He does admit that comments are good to help you clarify your thoughts and sharpen your ideas. But for Seth, it turns out to be a waste of time. Or as Seth put it, “An opportunity to stay busy while not actually doing anything, I wonder if that’s a good choice.”


Seven competition crushing value propositions

This article was written by John Jantsch and published at Duct Tape Marketing. You can find the original article here.

One of the biggest challenges that any small business faces in the area of marketing is standing out from everyone else that say it’s doing what you’re doing. Until you can firmly offer a solid reason for why you should buy from or hire us over everyone else, you’ll compete on price.

As you develop a marketing strategy for your business you must proactively create the value proposition of “why us” and build all of your marketing messages, products, services, processes and follow-up communication around supporting that proposition. This is how you use strategy to dominate your market. This is how you define value in terms that matter to those you are trying to attract.

Below are seven ways to think about defining and refining your core value proposition.

1) We know you – So many companies try to serve mass audiences. This is tough for any organization, but can be next to impossible for a small business just getting started. One very powerful way to create a point of differentiation is to carve out a narrow segment of a market and explain through every communication that you are the experts in serving that market.

Divorce attorneys that specialize in representing men are an example of this type of approach. Obviously, you won’t attract female clients, but a man going through a divorce might feel you have specialized knowledge and experience that other, more generic divorce attorneys, don’t possess.

2) A better way – Creating a product, service or approach that clearly offers a better way to get a result, particularly a result I desperately need to get, is another strong way to demonstrate value and promote a business.

Pretty much everyone struggles with processing too much information. Many have developed all kinds of systems to remember things, track things and keep to do lists under control. Evernote created a better way to do this and made the process simple, accessible and manageable on the devices that millions already used, so it’s value proposition offered a very recognizable way to do something better and the company has grown measurably because of it.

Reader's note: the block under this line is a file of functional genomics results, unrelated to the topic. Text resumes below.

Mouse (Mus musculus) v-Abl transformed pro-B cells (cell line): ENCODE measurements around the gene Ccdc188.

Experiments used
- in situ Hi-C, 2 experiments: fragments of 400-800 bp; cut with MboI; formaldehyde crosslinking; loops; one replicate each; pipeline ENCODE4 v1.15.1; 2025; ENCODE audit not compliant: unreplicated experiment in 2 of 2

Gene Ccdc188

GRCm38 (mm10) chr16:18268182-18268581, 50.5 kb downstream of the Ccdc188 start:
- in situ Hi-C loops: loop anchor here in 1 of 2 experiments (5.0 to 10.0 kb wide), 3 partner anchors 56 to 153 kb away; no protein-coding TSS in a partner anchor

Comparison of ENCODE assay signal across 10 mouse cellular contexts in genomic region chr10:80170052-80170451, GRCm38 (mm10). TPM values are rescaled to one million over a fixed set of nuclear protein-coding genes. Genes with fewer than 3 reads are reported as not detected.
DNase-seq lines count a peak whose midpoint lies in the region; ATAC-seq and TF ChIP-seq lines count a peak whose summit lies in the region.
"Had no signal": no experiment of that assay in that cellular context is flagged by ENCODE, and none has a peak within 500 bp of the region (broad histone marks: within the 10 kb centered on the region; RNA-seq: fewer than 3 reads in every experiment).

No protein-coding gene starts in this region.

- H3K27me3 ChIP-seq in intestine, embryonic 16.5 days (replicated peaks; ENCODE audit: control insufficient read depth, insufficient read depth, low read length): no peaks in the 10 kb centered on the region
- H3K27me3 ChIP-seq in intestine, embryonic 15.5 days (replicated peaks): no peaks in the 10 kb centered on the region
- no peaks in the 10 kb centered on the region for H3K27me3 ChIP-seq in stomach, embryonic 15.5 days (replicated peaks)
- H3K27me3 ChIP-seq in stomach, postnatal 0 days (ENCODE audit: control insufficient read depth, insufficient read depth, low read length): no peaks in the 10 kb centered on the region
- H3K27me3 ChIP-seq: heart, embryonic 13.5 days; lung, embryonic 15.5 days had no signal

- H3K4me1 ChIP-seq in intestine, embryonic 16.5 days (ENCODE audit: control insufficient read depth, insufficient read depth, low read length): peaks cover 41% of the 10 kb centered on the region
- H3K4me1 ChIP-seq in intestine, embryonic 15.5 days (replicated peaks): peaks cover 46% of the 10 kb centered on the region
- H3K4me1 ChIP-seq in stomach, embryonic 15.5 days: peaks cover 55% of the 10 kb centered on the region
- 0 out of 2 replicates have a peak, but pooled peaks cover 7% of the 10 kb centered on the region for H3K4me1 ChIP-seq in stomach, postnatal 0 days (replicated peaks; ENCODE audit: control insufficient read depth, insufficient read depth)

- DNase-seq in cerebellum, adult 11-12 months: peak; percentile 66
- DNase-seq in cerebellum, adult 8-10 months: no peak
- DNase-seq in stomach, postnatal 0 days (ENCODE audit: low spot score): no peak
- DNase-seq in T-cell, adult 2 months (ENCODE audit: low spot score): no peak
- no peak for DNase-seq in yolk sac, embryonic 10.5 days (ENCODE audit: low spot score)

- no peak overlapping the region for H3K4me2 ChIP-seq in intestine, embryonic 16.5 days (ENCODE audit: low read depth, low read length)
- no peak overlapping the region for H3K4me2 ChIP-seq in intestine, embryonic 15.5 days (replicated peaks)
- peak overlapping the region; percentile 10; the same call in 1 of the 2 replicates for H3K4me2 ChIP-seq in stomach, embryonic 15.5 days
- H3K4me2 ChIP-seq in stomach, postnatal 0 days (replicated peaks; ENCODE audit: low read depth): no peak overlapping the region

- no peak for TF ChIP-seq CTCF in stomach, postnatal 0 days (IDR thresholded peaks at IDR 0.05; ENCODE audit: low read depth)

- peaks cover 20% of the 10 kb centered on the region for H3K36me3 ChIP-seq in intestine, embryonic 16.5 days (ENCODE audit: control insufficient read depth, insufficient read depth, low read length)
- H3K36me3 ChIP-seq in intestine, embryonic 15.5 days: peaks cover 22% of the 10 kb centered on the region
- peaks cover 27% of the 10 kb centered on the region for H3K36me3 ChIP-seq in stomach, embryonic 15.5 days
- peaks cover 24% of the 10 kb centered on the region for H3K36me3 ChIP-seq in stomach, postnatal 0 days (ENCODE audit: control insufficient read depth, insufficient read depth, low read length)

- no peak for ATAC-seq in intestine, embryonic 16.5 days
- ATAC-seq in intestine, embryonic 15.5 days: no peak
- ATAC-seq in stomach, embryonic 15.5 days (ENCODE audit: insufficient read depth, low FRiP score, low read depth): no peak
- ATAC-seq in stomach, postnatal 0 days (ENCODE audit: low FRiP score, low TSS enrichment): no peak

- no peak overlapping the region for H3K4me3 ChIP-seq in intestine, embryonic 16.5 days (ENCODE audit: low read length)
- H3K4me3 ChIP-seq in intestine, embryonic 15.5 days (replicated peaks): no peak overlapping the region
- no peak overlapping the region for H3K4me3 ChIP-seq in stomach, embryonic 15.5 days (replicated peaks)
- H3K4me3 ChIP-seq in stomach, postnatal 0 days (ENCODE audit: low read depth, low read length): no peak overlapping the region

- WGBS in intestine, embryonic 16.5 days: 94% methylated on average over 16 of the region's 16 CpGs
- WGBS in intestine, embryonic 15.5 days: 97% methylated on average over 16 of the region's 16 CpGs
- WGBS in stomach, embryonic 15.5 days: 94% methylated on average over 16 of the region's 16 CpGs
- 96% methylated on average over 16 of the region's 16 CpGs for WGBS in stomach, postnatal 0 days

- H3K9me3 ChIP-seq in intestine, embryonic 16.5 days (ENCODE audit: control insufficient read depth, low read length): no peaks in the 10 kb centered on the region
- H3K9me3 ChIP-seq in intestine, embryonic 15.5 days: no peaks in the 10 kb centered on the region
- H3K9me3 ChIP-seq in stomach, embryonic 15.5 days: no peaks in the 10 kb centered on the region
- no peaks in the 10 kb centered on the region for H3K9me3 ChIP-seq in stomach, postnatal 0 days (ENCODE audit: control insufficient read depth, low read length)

3) One of a kind – Some segment of just about every market craves things that are custom made. The more markets are inundated with mass produced items, the more opportunity exists for things that are made to order or made by hand.

I believe the popularity of a platform like Etsy is due in part to this need for some to find and possess things that are one of a kind or made just for them. If you can find a segment of your market that values this approach it can be a highly profitable proposition. I asked the owner of a men’s clothing shop I frequent about the market for suits these days and he said there are really only two segments left. The low end off the rack suit and the very high end custom tailored suit.


Four most common myths entrepreneurs believe about raising capital

Reprinted from under30ceo.com. See the original article here.

By Adam Hoeksema

I work at a technology-based business incubator, and one of my roles is to help our clients raise capital. Whether these companies are trying to raise capital through debt or equity, the entrepreneurs tend to have some pretty interesting assumptions about the process of raising capital. I hate to be a “dream-crusher”, but I often have to break the news that the capital raising process just doesn’t work that way. Here are 4 of the most common myths that entrepreneurs believe about raising capital:

1. I Won’t Have to Give Up Equity

Entrepreneurs commonly say, “There must be investors out there willing to give me a loan if I can pay them back with 15% interest, I shouldn’t have to give up any equity in my company.” The problem is that startups and small businesses are the riskiest investments out there. If an investor wanted to earn 15% interest, there are still much safer ways than investing in a startup. The risk of investing in a startup is too great for a 15% maximum reward. If you need funding, you need to be willing to give up equity.

2. Investors Value a Company Based on Future Potential

This is a myth that you can see every single week if you watch the TV show “Shark Tank.” A common example is an entrepreneur who has created a product that might have a potential market of $100 million, but they have only sold $100,000 worth of product to date. The entrepreneur might want to value the company at $50 million because the market is huge, but an investor is only going to value the company at a couple hundred thousand. Why? Because investors don’t base the value of your company on how big your market is, they base the value of your company on current results. Your company still needs to have a huge potential market to attract investors, but you just won’t find a savvy investor who values your company based on a dream.